The Ladder of Opportunity
Economic inequality is perhaps most troubling when it is not the result of effort or talent, but instead is determined by the circumstances under which a child grows up. One child attends a well-run grade school and high school and heads on to university, while parents help out by supporting education and other interests, paying for university, a first car, and a first house, and offering work connections that lead to internships and jobs. Another child attends a poorly run grade school, barely makes it through a low-quality high school, does not go to university, and lacks family and peer support. These two children may be similar in their underlying talents and in the effort they put forth, but their economic outcomes are likely to be quite different.
Public policy can attempt to build a ladder of opportunities so that, even though all children will never come from identical families and attend identical schools, each child has a reasonable opportunity to attain an economic niche in society based on their interests, desires, talents, and efforts. Some of those initiatives include those shown in this table.
Public Policy Initiatives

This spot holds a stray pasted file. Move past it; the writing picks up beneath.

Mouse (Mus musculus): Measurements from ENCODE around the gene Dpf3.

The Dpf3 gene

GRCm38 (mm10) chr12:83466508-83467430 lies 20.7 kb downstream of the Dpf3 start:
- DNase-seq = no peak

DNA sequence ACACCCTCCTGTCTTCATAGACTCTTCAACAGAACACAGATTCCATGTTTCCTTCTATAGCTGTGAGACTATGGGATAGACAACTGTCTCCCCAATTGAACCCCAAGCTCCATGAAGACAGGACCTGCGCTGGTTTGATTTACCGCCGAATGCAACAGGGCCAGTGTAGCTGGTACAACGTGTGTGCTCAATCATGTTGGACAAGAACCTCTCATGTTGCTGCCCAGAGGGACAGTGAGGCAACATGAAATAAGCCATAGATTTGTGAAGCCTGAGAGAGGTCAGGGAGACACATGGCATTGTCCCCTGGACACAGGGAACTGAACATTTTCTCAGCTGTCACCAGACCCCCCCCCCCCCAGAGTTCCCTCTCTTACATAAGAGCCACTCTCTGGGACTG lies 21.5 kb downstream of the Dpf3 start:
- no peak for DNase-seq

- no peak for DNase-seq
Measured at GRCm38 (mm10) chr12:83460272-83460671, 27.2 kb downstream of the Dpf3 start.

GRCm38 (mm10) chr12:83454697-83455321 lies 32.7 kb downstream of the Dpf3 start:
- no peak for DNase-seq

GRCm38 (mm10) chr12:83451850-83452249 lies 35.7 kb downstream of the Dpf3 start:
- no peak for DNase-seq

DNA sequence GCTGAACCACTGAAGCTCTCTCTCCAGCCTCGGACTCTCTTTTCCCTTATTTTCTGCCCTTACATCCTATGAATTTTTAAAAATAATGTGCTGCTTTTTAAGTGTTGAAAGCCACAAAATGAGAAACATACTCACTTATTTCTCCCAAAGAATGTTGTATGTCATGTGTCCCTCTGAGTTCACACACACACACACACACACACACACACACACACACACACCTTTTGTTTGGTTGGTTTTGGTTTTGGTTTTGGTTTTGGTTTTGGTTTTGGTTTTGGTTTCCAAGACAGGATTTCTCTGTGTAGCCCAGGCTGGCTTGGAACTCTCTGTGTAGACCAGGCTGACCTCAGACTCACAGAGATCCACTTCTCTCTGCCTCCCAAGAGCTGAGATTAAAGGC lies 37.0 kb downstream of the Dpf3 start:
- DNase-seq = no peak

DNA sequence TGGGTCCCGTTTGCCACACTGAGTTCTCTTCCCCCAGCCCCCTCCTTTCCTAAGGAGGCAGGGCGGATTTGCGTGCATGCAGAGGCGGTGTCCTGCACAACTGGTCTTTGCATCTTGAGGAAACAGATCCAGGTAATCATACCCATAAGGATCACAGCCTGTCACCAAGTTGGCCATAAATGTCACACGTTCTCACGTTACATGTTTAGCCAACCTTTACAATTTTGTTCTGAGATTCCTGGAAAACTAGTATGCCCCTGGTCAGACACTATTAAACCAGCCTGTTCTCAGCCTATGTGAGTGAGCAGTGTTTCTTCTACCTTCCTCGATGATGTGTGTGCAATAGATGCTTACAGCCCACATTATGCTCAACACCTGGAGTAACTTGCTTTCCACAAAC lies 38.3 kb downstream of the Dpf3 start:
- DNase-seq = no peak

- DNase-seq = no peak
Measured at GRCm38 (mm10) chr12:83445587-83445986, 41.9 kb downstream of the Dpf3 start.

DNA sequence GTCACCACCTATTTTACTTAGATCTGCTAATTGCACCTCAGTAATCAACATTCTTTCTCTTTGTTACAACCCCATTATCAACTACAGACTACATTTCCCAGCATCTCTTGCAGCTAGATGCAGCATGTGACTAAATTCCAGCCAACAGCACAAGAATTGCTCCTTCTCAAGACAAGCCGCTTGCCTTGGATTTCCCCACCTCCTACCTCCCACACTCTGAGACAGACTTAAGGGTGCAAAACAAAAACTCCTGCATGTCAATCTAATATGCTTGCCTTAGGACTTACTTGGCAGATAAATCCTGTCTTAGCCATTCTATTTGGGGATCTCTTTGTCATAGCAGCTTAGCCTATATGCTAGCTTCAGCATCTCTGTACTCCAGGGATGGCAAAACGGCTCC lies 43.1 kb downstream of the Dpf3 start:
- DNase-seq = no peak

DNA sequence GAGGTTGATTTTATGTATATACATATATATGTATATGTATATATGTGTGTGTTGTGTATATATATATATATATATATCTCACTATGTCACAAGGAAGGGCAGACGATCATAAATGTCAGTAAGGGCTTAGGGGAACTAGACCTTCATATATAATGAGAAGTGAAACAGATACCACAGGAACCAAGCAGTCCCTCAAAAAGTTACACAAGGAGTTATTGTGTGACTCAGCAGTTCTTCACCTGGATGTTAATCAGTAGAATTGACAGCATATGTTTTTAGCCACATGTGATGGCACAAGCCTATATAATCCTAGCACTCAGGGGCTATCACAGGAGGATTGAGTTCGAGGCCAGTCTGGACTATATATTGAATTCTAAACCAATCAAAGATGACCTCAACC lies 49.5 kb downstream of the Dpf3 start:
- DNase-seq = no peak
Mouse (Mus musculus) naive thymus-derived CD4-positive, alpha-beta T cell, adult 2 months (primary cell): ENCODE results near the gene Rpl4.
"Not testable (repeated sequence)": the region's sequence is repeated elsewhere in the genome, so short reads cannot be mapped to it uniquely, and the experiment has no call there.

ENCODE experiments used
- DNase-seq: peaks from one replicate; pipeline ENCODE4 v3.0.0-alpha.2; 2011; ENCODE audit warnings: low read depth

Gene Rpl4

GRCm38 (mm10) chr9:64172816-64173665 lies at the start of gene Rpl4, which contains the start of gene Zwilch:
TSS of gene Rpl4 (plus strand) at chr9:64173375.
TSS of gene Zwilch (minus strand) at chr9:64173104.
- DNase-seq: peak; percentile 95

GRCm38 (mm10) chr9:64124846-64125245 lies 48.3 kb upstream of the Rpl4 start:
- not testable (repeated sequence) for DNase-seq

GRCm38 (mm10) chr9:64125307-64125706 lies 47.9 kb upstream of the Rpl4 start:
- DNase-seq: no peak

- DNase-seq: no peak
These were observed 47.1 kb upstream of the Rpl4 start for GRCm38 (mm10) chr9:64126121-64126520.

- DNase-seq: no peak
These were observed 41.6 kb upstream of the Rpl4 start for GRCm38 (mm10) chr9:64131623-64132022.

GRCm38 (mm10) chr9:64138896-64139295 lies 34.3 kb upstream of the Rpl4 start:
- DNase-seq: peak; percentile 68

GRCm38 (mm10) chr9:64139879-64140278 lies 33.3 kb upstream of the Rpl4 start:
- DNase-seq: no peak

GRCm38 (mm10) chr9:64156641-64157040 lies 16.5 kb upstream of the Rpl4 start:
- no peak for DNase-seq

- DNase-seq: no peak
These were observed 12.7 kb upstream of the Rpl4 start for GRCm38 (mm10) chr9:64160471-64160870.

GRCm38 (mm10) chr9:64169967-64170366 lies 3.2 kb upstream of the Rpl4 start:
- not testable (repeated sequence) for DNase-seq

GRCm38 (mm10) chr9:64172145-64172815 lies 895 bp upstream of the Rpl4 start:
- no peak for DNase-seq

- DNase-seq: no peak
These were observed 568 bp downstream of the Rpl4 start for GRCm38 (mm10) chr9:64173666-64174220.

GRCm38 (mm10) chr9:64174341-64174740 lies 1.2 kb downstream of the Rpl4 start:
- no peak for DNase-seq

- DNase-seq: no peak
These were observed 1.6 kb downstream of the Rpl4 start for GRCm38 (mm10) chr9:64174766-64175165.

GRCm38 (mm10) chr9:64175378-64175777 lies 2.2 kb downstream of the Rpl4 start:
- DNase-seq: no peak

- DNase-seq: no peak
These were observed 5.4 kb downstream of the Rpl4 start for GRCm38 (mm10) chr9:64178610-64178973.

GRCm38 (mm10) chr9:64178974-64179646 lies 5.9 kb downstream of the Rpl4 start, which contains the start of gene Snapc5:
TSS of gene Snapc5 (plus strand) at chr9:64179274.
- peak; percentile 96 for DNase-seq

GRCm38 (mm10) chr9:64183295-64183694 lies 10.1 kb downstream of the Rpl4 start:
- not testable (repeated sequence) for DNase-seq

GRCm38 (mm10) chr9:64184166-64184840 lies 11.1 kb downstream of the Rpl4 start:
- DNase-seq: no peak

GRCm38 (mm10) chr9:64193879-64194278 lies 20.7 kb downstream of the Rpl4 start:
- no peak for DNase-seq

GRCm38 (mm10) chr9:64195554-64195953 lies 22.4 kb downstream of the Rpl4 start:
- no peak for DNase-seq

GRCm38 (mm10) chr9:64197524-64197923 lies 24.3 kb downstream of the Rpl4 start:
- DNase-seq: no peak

|• Improved day care||• Widespread loans and grants for those in financial need||• Opportunities for retraining and acquiring new skills|
|• Enrichment programs for preschoolers||• Public support for a range of institutions from two-year community universitys to large research universities||• Prohibiting discrimination in job markets and housing on the basis of race, gender, age, and disability|
|• Improved public schools||–||–|
|• After school and community activities||–||–|
|• Internships and apprenticeships||–||–|
The United States has often been called a land of opportunity. Although the general idea of a ladder of opportunity for all citizens continues to exert a powerful attraction, specifics are often quite controversial. Society can experiment with a wide variety of proposals for building a ladder of opportunity, especially for those who otherwise seem likely to start their lives in a disadvantaged position. Such policy experiments need to be carried out in a spirit of open-mindedness, because some will succeed while others will not show positive results or will cost too much to enact on a widespread basis.